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Thanks for the suggestion from RTR. I had no idea it had an entire chapter on this stuff. I'm currently working on it. I'm stuck on the phase-space argument; the one concerning the gas filled in a small cavity with a valve, in a larger box, and then the valve is opened to let the air out in the larger volume of the entire box. I think I'm having linguistic problems since English is not my first language. Does the argument end with an explanation of how the entropy still really increases in the reverse direction but we have to take into account a much larger phase space or is the problem left unresolved? I'm talking about the last part of section 27.5, that is, pages 668 and most of 669. The writer's wording is a little confusing for me. Does he mean to say that taking into account the much larger phase space, including the entire solar system, the entropy increases even in the reverse time direction? If so, please explain his arguments here.
 simpler example is spontaneous emission of one atom which seems irreversible, but is explained by statistical averaging.
How is spontaneous emission reconciled with time reversal symmetry? Even statistically? Please do explain this. The wiki page you mentioned says nothing about reversibility of the phenomenon. In fact, if the process is reversible, as you say, then it really doesn't relate to the problem at hand since reversible processes are already consistent with time symmetry. It's the irreversible processes that have a problem with this symmetry.
 A Maxwell demon (or at least some component of it) would have be (thermodynamically) microscopic to sense an individual molecular velocity. The microscopic part must be coupled to the macroscopic world to have a macroscopic effect. It would now be subject to fluctuations from the macro-world and could no longer communicate the information needed to produce the desired irreversible macroscopic behavior.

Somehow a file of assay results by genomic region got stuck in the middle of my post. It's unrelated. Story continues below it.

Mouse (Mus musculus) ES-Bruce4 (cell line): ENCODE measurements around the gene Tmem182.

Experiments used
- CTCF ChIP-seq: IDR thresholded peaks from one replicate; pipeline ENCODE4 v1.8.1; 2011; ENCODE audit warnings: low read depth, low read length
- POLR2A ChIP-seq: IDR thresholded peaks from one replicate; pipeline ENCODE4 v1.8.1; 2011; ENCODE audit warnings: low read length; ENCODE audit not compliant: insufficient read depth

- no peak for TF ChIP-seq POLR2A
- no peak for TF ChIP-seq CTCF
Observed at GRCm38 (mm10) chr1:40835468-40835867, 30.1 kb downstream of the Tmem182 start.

I miss the point of this completely. Maybe you can dumb it down further to help me understand this :( I gave Maxwell's demon as an example to illustrate that no matter how simple a system is, you cannot really decrease its entropy over a significant period of time; a position that is, as I just found out, supported by Penrose in that same chapter, contrary to popular learned opinion.

As for Poincare recurrence theorem, I have read that the time period is too long to be considered an adequate solution to the problem. Personally, I don't really see how it solves the problem at all; if the system is going to act reversibly over millions of years, there is still a statistical anomaly between the close past and future, isn't it?

I don't understand fluctuation dissipation theorems at all so can't comment on that; can only hope that you'll explain further. Thanks.